We all know that recruiting is a competitive environment. Companies are looking for the best and brightest talent, and they're willing to pay top dollar to get them.
When you're competing against other recruiters for these hard-to-find candidates, it can be tough to stand out from the crowd.
But what if I told you some mistakes, when avoided, could make your search much easier?
In this blog post, we'll go over 5 major recruiting mistakes that many recruiters make when using LinkedIn, Facebook and other online sources of information.
It argues that recruiters need to consider other factors, such as how well candidates work with others, deal with conflict and stress, or adapt to changing environments.
Because some candidates might have more relevant experience but not be as good at working with others or their attitude don’t fit the company culture.
Vet the candidate's online presence. On LinkedIn and Facebook, for example, recruiters should look at what do they normally post on their social media.
This will give you a sense of who your potential hire is as well as whether he or she shares any common culture with your company.
Look for gaps in their work history that might be red flags:
The idea is not to base your judgement on relevant experiences only. Zoom out and look further into their background, behaviours and thinking patterns in your recruiting process.
Currently, recruiters expect candidates to check the job boards only. But in reality, millennials and Gen Zs would go to your website, social media profiles, and other online presence to learn more about you.
In fact, 52% of all candidates search the company's website and social media first to learn more about an employee, according to Randstad's 2021 Employer Brand Research report.
If you didn't update your website and social media profiles, this will most likely turn candidates off and demotivate them to apply for your job offer.
Recruiters need to make sure their website and all platforms are up-to-date with the latest contact information, company updates and job openings.
When a potential candidate searches for your organisation online or taps "follow" on Facebook or LinkedIn, there needs to be something clearly visible about what you're looking for in a candidate.
This will show that you are a company that is constantly recruiting qualified applicants for job openings, and it shows your organisation has stability because they have open positions to fill.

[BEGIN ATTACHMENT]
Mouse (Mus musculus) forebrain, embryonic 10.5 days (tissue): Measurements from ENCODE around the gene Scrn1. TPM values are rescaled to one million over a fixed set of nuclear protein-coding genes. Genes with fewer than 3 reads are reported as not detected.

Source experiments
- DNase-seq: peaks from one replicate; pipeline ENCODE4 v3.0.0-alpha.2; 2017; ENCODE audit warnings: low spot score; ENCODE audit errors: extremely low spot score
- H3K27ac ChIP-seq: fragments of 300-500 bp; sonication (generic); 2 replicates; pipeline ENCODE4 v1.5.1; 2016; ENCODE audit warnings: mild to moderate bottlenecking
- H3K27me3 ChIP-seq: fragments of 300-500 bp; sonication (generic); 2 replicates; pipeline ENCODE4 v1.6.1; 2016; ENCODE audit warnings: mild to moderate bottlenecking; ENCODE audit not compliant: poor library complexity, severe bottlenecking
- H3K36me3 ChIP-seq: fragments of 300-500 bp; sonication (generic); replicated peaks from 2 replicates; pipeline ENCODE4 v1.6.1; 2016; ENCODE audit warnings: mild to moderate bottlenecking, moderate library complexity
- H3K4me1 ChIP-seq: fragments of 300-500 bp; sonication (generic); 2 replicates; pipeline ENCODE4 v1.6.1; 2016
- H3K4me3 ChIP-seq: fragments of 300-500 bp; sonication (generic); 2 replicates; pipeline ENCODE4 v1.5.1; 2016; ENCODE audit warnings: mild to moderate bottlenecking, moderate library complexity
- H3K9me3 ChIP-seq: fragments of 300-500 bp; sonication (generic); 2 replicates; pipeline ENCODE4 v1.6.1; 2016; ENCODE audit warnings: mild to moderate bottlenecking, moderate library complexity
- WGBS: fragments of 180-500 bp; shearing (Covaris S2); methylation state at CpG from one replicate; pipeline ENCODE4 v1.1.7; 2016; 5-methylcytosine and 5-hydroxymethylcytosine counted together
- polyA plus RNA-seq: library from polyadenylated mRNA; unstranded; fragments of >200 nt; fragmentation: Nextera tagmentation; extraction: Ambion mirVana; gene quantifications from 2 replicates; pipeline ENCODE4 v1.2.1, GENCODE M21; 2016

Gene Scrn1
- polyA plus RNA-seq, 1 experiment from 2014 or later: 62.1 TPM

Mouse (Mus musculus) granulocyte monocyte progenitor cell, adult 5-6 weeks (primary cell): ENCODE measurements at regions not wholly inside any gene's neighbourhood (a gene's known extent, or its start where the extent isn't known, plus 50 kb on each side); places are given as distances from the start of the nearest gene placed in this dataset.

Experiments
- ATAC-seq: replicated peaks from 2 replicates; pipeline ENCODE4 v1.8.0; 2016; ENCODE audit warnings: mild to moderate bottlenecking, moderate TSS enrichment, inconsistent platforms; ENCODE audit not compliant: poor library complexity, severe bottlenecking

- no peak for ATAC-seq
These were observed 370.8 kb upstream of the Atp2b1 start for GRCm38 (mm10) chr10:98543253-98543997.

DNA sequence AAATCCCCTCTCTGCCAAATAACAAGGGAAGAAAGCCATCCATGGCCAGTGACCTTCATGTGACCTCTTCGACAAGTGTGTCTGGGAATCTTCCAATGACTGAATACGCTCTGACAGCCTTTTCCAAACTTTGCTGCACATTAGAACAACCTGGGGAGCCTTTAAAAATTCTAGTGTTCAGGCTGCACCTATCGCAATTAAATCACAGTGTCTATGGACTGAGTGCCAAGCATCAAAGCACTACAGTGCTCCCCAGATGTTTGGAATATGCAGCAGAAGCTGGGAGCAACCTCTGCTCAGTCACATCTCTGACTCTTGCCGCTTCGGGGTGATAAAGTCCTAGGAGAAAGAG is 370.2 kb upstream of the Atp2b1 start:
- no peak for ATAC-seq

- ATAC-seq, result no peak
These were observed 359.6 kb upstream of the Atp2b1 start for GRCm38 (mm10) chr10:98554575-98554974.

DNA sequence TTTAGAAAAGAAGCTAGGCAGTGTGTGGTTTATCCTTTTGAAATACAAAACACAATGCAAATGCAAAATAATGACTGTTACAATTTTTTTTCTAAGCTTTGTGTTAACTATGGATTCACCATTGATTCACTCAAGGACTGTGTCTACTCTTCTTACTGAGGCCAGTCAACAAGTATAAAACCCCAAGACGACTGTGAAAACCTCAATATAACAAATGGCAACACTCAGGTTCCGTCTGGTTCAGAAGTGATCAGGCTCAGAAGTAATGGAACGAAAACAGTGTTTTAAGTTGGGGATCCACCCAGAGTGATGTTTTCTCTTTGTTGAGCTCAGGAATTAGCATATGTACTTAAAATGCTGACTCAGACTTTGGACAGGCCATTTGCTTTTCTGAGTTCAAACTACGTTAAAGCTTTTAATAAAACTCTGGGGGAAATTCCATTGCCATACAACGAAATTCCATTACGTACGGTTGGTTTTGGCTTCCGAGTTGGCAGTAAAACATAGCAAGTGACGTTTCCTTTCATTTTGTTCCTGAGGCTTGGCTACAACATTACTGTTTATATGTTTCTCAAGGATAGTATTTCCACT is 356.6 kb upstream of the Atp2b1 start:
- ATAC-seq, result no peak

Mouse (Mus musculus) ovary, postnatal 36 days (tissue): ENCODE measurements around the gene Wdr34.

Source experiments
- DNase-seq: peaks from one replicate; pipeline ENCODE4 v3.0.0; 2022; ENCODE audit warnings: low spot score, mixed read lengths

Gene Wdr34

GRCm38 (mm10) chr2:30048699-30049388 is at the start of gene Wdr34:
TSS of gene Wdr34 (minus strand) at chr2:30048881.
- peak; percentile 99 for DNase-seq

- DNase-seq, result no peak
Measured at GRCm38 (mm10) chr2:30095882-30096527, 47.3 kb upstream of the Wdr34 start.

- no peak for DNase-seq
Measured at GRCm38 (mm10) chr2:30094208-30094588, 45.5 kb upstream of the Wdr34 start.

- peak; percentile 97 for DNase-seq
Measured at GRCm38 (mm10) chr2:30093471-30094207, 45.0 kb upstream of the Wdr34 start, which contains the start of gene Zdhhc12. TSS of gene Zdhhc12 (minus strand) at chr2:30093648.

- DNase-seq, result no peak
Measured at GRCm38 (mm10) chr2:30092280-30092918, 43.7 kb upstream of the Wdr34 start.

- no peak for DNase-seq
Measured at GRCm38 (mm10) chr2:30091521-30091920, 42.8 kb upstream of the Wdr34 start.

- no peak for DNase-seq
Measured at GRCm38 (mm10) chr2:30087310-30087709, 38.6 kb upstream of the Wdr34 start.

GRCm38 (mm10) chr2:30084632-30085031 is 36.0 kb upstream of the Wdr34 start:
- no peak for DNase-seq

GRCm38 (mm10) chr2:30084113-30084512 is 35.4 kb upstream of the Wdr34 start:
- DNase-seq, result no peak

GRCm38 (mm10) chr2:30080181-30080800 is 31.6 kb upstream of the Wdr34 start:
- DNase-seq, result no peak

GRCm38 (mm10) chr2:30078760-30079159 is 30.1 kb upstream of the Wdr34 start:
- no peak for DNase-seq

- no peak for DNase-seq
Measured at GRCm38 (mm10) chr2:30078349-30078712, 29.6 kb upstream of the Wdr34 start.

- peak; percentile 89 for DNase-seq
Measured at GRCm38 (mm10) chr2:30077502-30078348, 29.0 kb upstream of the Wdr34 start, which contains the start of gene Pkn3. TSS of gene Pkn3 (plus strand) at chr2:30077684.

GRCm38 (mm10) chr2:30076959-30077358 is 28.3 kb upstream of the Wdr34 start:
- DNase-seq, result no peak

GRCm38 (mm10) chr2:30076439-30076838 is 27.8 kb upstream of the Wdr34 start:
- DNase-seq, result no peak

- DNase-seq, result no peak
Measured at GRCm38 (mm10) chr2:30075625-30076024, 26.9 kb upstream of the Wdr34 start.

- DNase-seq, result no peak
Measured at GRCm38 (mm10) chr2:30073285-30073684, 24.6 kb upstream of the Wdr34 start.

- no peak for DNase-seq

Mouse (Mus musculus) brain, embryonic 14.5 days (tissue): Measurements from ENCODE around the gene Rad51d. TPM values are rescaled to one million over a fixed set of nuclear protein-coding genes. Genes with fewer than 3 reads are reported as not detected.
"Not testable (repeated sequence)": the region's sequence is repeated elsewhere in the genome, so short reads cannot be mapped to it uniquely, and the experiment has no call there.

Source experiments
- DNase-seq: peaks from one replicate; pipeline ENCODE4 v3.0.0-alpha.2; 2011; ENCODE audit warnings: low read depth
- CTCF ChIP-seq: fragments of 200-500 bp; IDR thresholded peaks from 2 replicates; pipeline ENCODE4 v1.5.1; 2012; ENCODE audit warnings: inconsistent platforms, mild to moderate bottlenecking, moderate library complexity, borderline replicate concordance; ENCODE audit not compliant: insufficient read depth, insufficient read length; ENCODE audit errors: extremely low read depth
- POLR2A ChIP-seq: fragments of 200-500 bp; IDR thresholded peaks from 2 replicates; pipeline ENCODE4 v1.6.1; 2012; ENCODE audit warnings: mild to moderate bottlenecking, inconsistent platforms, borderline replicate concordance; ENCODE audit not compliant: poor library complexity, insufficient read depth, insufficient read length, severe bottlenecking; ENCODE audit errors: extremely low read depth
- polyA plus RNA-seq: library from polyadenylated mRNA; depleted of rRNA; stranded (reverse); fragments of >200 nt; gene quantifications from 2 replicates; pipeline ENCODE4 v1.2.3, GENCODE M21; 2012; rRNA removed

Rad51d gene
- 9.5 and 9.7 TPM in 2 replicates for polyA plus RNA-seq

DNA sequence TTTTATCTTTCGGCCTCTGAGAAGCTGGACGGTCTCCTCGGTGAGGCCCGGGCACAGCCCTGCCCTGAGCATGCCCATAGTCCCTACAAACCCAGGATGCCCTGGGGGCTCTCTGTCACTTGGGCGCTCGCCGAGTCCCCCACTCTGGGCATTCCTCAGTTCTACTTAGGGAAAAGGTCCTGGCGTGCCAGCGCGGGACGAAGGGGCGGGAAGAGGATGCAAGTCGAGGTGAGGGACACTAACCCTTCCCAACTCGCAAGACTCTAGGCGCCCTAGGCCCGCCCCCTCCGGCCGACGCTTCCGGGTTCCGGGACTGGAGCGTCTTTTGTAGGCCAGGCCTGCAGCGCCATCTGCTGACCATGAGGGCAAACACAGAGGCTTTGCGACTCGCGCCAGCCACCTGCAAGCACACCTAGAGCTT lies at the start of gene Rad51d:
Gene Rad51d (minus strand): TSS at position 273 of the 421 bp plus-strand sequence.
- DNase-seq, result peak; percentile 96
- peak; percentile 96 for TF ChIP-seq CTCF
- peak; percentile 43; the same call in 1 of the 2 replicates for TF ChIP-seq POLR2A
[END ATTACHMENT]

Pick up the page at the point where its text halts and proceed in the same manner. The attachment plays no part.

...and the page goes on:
The truth is, this simple step could be the difference between getting good candidates or not.
The traditional approach assumes all candidates need the same set of benefits: health insurance, paid vacation, medical leave, training, etc.
But the actual fact is that each person prioritises different benefits. Just as your life priorities change as you age, different age groups have different needs and wants.
Some of the benefits most important and appreciated by each generation are:
But there are also benefits that appeal to multiple generations such as health insurance, supplemental insurance (life, dental, and vision), retirement savings, flexible schedules, paid leave, and financial assistance or counselling.
Recruiters need to understand what type of candidate they're looking for and tailor the benefits accordingly. For example, if you are recruiting a millennial, offer benefits that they value, such as health and wellness programs, financial and mobility benefits, and a career advancement roadmap.
Recruiters need to watch out for unrealistic requirements in the job description.
For example, a lot of companies require candidates to have specific qualifications like years of experience or skills that might not even be relevant for the position they are recruiting for.
You don't want your company name associated with jobs that carry unreasonable expectations and place an unfair burden on qualified applicants.
Instead, you should create more realistic descriptions by tailoring them to what is needed for that particular role rather than specifying general qualifications based on other positions within your organization.
This will make it easier for potential candidates to apply and less likely that someone won’t get through because they don’t meet all the necessary prerequisites.
It is a mistake to assume that passive job seekers are not worth recruiting. Actually, there's nothing wrong with being passively looking for jobs.
In fact, some people want more time to make their decision and might be too busy in other aspects of their lives. But with a slightly better job offer, you might be able to reel them in.
Recruiters need to recognise this trend and actively reach out to these candidates as well by sending them emails or connecting with them on social media platforms like LinkedIn or Facebook where they have profiles set up but aren't currently searching through job boards and resume databases.
The key here is just being consistent - contact these individuals every few months if you've reached out before so you don't miss a potential candidate who might be interested in your job posting.
If you have made one or more of the mistakes above, it's okay. Sometimes it takes some time to be good at recruiting.
What is important, however, is that you learn from your mistakes and make sure not to repeat them in the future.
The best way to do this? By recognising your mistakes and learn from others, such as blogs.
Want to up your recruiting game? Read about why you should hire internally and when is the best time to do it.